The Correlation Between the Findings and Performance

Posted by Dave Kurlan on Fri, Jul 28, 2006 @ 00:07 AM

Predictive Validity is a powerful form of validation but It's not possible to correlate the findings - weaknesses, strengths, skills, problems, scores, etc. - to sales performance. I'll tell you why in a moment. We can however, use Predictive Validity to correlate our hiring recommendations to success. That is, 95% of those recommended by our sales specific assessment and subsequently hired are considered successful by their employers. And 75% of those not recommended but hired anyway, fail.

Here's why you can't correlate specific findings to sales performance. Consider the following examples with John and Bill:

John has two major weaknesses; need for approval, and self limiting record collection, but has strong desire and commitment. He goes to work for a company selling $150K capital equipment, a complex sale, to C-Level executives against brutal competition and a long sell cycle.

Bill has the exact same weaknesses but goes to work for a manufacturer selling widgets to purchasing agents for a retail chain - a very transactional sale with little competition in a short sell cycle.

Bill will be more successful than John every time, but John will be more successful than the salespeople that were hired without our assessment. It will take 18 months to prove that out.

Using another measure, John, while less successful than Bill, makes his first sale for $150K at month 18, while Bill closes 23 accounts totaling $50,000 his third month. So you can't use sales as a measure of performance to correlate the findings either.

Here's another try - Bill has a $25,000 quota and surpassed it by 100%. John has no quota until month 18 at which time it's $125K. He surpasses it by 20%.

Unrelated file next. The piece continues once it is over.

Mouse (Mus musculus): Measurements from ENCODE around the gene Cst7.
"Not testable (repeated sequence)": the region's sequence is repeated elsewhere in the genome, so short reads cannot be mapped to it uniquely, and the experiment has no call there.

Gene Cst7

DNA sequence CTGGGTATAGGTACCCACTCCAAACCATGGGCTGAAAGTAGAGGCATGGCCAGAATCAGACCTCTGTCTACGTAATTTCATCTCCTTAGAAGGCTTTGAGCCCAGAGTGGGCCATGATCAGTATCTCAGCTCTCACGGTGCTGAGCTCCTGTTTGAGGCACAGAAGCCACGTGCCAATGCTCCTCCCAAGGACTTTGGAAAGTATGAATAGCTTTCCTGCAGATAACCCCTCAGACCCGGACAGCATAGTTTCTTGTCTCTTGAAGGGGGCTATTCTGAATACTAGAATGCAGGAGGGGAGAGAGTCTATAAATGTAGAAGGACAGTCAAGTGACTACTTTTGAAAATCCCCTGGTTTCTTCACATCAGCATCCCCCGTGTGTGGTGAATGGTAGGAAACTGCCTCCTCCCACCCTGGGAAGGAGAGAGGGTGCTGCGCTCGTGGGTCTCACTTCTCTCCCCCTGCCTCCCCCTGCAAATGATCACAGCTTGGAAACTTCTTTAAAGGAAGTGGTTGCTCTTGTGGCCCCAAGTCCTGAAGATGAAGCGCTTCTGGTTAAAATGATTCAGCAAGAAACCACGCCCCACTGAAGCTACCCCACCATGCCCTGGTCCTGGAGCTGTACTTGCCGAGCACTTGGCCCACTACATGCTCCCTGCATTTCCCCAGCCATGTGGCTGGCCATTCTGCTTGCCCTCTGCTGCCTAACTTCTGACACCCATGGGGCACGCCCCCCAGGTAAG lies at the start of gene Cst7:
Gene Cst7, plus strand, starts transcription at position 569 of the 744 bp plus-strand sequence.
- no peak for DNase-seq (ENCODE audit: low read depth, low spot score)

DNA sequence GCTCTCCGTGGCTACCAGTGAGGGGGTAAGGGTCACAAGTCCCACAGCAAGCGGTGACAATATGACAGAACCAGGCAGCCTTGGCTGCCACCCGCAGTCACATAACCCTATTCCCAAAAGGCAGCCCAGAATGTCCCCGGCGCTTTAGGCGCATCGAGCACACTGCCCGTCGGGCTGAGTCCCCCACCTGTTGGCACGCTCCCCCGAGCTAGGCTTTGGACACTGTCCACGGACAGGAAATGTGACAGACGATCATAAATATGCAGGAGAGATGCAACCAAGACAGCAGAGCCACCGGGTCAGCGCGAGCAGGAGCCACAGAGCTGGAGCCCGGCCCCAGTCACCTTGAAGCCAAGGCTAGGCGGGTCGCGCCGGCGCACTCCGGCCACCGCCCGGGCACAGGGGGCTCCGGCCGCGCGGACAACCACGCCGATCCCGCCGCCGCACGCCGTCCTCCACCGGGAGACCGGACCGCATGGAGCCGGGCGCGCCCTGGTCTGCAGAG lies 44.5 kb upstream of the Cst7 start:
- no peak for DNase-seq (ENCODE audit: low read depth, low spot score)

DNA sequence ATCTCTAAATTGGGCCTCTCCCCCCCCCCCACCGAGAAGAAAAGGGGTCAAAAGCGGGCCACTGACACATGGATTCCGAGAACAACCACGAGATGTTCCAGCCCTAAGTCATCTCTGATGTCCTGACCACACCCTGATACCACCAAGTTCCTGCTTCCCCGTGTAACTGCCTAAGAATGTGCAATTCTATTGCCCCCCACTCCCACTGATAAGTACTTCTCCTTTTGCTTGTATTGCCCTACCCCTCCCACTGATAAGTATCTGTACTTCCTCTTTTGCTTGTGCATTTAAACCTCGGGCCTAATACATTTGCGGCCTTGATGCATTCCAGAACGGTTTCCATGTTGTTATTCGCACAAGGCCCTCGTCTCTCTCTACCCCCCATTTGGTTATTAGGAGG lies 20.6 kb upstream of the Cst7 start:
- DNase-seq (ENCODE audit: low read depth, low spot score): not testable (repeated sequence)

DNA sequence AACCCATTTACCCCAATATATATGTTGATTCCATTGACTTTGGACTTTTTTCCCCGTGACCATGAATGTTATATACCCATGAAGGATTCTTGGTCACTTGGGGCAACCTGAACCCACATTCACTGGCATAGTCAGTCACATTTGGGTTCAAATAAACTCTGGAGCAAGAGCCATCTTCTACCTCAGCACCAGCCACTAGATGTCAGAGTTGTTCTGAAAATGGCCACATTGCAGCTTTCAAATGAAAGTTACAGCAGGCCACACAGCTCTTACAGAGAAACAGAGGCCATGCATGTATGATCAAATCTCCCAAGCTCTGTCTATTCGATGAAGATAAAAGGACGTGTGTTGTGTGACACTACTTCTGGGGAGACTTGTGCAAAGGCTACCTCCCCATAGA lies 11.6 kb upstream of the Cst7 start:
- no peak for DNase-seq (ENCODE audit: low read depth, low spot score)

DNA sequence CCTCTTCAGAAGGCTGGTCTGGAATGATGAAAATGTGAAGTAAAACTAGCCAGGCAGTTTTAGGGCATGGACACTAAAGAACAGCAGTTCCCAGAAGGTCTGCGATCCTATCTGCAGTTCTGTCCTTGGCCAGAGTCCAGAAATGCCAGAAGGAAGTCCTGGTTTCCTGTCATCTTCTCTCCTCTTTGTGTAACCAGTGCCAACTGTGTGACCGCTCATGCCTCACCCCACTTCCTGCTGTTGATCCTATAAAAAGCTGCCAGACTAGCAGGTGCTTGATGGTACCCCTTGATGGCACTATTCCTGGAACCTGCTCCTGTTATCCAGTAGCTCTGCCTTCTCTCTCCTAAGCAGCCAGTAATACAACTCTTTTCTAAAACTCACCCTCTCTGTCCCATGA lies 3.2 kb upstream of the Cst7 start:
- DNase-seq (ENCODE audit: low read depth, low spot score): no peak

We can use example after example and the only suitable measures are to correlate performance to the hiring recommendation using the manager's measure of success - whether the salesperson is meeting or exceeding expectations, however different they may be from company to company, industry to industry, group to group and position to position.

(c) Copyright 2006 Objective Management Group, Inc.

Topics: assessment, Featured

Subscribe via Email

View All 1,700 Articles

About Dave

Best-Selling Author, Keynote Speaker and Sales Thought Leader.  Dave Kurlan's Understanding the Sales Force Blog earned a medal for the Top Sales & Marketing Blog award for six consecutive years. This article earned a Bronze Medal for Top Sales Blog post in 2016, this one earned a Silver medal for 2017, and this article earned Silver for 2018. Read more about Dave.

Email Dave

View Dave Kurlan's LinkedIn profile View Dave Kurlan's profile

Subscribe 

Receive new articles via email
Subscribe
 to the Blog on your Kindle 

 

 

Most Recent Articles

Awards

Vendor Neutral Certified 100 SalesTech Vendor Objective Management Group

Sales & Marketing Hall of Fame Inductee

MVP2018_badge_winner_SPC

Leaading Sales Consultants 2018

Top Sales Awards 2018 - Individual Blog -  Silver

Top Sales Awards 2018 - Article/Post -  Silver


Top Sales Awards 2018 - Assessment Tool -  Gold

 2016 Top Sales & Marketing Individual Blog - Bronze

Top Sales & Marketing Awards 2015 -  Bronze - Thought Leader

2016 Top Sales & Marketing Podcast - Gold

2016 Top Sales & Marketing Webinar - Gold

Top Sales & Marketing Awards 2015 - Bronze - eBook/White Paper

Top 50 Sales & Marketing Blog 2019

Dave Kurlan Top 50 Sales Influencer 2015

Sales Pro Insider Blog

Top 50 most innovative sales bloggers

Top100Strategic

Top100SalesInfluencersOnTwitter



Hubspot Top 25 Blogs

 

Free Tools

Sales Process Grader

Sales Candidate Assessment Free Trial

Sales Ghost Calculator

Sales Force Grader

Sales Hiring Mistake Calculator

FREE Recruiting Process Grader